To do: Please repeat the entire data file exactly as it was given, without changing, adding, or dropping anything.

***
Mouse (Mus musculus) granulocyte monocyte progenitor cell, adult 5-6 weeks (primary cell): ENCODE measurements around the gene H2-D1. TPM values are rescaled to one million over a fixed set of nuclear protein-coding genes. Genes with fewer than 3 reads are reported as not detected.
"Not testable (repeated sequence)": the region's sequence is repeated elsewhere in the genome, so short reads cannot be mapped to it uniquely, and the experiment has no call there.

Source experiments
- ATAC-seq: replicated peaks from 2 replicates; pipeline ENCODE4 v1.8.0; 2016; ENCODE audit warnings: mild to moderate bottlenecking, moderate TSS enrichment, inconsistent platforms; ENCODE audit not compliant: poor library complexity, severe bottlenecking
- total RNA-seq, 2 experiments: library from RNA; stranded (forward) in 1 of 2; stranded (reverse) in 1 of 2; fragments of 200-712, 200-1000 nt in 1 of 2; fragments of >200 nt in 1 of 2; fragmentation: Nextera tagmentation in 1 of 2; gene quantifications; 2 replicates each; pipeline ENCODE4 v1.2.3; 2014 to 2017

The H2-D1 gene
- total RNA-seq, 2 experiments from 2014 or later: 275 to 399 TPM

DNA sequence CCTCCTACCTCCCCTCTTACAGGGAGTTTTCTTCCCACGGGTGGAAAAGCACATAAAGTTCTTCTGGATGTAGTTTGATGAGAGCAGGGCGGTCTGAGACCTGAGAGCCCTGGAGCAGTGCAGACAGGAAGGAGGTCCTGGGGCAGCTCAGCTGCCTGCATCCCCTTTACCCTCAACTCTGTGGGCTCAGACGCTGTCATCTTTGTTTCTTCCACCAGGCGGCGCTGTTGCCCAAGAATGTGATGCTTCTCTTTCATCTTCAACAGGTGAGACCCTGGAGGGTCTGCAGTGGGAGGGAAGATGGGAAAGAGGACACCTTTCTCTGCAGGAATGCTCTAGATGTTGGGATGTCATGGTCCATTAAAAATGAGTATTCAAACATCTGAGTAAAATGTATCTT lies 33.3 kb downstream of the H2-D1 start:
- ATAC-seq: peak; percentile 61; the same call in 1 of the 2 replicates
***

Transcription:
Mouse (Mus musculus) granulocyte monocyte progenitor cell, adult 5-6 weeks (primary cell): ENCODE measurements around the gene H2-D1. TPM values are rescaled to one million over a fixed set of nuclear protein-coding genes. Genes with fewer than 3 reads are reported as not detected.
"Not testable (repeated sequence)": the region's sequence is repeated elsewhere in the genome, so short reads cannot be mapped to it uniquely, and the experiment has no call there.

Source experiments
- ATAC-seq: replicated peaks from 2 replicates; pipeline ENCODE4 v1.8.0; 2016; ENCODE audit warnings: mild to moderate bottlenecking, moderate TSS enrichment, inconsistent platforms; ENCODE audit not compliant: poor library complexity, severe bottlenecking
- total RNA-seq, 2 experiments: library from RNA; stranded (forward) in 1 of 2; stranded (reverse) in 1 of 2; fragments of 200-712, 200-1000 nt in 1 of 2; fragments of >200 nt in 1 of 2; fragmentation: Nextera tagmentation in 1 of 2; gene quantifications; 2 replicates each; pipeline ENCODE4 v1.2.3; 2014 to 2017

The H2-D1 gene
- total RNA-seq, 2 experiments from 2014 or later: 275 to 399 TPM

DNA sequence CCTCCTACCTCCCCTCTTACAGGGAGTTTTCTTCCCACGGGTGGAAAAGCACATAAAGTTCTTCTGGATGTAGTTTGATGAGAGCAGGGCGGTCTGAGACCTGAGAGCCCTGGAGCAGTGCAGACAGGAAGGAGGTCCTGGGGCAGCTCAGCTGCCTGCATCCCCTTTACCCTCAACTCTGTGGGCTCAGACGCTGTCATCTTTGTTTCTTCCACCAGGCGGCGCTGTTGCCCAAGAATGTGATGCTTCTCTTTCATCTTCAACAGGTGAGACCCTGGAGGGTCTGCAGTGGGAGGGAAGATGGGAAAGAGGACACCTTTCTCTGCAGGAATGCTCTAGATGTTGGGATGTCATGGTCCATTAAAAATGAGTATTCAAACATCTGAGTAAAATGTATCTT lies 33.3 kb downstream of the H2-D1 start:
- ATAC-seq: peak; percentile 61; the same call in 1 of the 2 replicates